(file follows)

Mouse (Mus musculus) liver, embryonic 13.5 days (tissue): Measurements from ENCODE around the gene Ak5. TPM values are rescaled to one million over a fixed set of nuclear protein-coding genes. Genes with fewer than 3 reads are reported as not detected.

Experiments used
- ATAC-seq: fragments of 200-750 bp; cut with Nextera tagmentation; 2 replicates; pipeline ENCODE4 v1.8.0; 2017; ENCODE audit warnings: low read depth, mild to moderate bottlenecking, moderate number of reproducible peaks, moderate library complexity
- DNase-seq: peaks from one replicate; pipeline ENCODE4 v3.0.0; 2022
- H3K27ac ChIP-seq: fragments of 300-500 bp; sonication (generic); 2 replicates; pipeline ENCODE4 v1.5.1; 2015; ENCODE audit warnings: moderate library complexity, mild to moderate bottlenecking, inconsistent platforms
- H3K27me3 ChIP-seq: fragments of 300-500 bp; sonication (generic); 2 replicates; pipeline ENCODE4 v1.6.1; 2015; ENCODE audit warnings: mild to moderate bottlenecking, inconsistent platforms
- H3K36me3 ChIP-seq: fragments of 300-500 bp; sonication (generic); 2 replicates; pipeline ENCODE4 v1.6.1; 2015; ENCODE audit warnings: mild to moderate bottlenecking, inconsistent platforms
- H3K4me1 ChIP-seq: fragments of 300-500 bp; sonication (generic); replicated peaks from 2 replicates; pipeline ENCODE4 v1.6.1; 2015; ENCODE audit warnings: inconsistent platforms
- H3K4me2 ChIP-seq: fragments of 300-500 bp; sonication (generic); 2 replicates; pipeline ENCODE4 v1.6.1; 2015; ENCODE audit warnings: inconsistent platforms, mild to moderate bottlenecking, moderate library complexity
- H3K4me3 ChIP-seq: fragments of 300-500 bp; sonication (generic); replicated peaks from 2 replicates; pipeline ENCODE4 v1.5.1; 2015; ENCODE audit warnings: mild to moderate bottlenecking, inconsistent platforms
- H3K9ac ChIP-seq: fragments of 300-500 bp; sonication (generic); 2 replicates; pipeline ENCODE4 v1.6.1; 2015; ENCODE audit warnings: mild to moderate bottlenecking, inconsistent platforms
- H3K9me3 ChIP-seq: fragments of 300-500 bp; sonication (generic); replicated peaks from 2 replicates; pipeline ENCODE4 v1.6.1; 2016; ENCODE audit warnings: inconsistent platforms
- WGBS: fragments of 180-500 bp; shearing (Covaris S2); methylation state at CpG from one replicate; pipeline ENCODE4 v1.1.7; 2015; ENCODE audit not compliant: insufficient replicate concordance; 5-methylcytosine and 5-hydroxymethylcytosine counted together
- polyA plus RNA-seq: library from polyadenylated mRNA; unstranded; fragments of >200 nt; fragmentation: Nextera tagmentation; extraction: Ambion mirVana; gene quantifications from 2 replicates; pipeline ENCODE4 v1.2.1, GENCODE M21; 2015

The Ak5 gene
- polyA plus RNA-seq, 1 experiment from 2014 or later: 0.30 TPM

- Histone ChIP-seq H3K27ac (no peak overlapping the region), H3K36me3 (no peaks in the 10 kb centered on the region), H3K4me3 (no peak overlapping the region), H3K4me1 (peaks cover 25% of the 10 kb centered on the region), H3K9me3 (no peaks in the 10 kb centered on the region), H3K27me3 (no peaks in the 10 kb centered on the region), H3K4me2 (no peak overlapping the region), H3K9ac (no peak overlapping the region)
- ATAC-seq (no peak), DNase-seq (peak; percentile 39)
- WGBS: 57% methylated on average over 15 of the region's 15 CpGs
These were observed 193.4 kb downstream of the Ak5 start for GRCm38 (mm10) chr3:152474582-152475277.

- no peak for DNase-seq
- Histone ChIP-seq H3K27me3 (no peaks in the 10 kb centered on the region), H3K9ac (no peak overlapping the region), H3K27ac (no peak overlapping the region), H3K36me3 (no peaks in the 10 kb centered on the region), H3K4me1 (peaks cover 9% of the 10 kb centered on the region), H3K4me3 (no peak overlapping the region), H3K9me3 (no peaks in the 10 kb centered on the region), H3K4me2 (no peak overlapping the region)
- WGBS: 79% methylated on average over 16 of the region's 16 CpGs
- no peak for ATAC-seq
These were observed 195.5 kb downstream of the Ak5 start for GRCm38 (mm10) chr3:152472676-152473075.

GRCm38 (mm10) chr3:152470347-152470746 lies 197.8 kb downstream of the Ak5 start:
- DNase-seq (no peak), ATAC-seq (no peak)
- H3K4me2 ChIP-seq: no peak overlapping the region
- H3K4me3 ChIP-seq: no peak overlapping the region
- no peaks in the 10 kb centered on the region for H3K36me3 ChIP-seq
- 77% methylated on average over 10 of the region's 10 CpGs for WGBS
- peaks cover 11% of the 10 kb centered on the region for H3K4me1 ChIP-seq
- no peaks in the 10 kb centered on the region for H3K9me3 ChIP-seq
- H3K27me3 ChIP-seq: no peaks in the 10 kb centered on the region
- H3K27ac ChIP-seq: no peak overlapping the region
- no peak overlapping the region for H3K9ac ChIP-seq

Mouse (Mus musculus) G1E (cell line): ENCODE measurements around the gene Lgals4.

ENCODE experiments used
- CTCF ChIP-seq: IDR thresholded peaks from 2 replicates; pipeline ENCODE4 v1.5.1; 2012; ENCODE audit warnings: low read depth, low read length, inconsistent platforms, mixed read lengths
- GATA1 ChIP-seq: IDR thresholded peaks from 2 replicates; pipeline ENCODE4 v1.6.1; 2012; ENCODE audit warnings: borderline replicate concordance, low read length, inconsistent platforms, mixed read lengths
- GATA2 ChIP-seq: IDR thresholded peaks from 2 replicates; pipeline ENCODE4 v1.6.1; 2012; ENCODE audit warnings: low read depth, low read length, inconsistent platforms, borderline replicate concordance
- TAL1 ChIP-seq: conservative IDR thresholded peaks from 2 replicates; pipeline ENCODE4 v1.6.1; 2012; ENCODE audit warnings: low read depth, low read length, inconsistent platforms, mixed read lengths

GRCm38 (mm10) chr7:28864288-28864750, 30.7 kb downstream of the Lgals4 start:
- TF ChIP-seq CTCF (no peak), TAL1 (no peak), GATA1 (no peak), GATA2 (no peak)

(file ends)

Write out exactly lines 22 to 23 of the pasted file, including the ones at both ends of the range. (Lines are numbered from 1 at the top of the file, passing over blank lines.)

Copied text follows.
- Histone ChIP-seq H3K27me3 (no peaks in the 10 kb centered on the region), H3K9ac (no peak overlapping the region), H3K27ac (no peak overlapping the region), H3K36me3 (no peaks in the 10 kb centered on the region), H3K4me1 (peaks cover 9% of the 10 kb centered on the region), H3K4me3 (no peak overlapping the region), H3K9me3 (no peaks in the 10 kb centered on the region), H3K4me2 (no peak overlapping the region)
- WGBS: 79% methylated on average over 16 of the region's 16 CpGs